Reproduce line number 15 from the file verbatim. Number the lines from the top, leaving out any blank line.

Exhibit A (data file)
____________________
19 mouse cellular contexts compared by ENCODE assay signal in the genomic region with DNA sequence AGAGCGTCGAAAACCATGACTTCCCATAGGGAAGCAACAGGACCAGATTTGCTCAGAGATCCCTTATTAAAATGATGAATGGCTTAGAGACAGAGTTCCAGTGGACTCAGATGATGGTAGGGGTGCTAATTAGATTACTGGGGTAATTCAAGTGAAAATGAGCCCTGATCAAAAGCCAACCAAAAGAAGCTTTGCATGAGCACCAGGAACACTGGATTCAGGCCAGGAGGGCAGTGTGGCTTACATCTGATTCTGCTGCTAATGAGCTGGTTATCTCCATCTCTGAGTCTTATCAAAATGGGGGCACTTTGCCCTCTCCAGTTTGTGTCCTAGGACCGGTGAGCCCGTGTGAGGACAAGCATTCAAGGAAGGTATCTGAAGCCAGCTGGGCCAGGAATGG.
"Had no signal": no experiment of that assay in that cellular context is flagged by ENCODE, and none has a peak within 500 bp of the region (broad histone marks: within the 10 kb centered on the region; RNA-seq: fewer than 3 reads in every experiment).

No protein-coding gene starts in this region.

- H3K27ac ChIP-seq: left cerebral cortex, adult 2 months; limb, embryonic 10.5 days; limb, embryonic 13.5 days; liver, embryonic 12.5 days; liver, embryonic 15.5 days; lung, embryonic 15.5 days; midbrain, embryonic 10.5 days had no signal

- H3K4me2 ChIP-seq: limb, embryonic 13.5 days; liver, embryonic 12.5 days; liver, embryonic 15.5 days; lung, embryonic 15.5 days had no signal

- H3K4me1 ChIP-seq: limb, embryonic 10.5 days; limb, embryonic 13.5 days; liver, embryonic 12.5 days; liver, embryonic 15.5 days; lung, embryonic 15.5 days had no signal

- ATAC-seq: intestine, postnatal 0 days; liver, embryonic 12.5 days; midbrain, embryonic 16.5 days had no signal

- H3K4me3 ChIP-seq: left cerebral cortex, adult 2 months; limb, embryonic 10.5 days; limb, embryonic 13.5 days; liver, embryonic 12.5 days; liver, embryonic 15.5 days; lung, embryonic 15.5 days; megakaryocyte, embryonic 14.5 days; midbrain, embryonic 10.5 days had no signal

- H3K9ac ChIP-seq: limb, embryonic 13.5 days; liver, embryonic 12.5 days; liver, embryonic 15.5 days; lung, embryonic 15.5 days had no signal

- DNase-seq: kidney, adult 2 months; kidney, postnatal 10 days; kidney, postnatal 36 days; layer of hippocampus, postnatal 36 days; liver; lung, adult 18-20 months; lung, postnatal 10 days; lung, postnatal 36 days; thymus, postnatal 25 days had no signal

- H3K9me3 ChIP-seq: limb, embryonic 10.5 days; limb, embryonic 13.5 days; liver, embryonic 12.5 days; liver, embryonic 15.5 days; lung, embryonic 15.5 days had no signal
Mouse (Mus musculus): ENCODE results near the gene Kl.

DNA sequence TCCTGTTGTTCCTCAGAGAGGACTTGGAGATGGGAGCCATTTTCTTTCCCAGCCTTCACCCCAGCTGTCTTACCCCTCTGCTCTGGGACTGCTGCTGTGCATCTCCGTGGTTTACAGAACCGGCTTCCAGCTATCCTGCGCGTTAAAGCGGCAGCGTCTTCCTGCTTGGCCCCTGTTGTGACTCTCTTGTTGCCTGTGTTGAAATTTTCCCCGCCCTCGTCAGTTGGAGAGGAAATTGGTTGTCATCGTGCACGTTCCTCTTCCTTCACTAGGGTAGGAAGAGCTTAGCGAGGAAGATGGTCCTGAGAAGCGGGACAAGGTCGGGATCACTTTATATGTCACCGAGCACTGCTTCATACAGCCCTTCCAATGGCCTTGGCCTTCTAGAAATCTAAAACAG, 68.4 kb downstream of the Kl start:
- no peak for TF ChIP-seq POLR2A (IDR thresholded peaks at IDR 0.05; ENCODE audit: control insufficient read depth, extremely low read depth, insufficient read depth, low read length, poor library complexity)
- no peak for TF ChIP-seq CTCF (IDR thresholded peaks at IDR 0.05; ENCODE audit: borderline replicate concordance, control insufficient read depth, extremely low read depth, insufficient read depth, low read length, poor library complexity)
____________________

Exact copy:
- no peak for TF ChIP-seq CTCF (IDR thresholded peaks at IDR 0.05; ENCODE audit: borderline replicate concordance, control insufficient read depth, extremely low read depth, insufficient read depth, low read length, poor library complexity)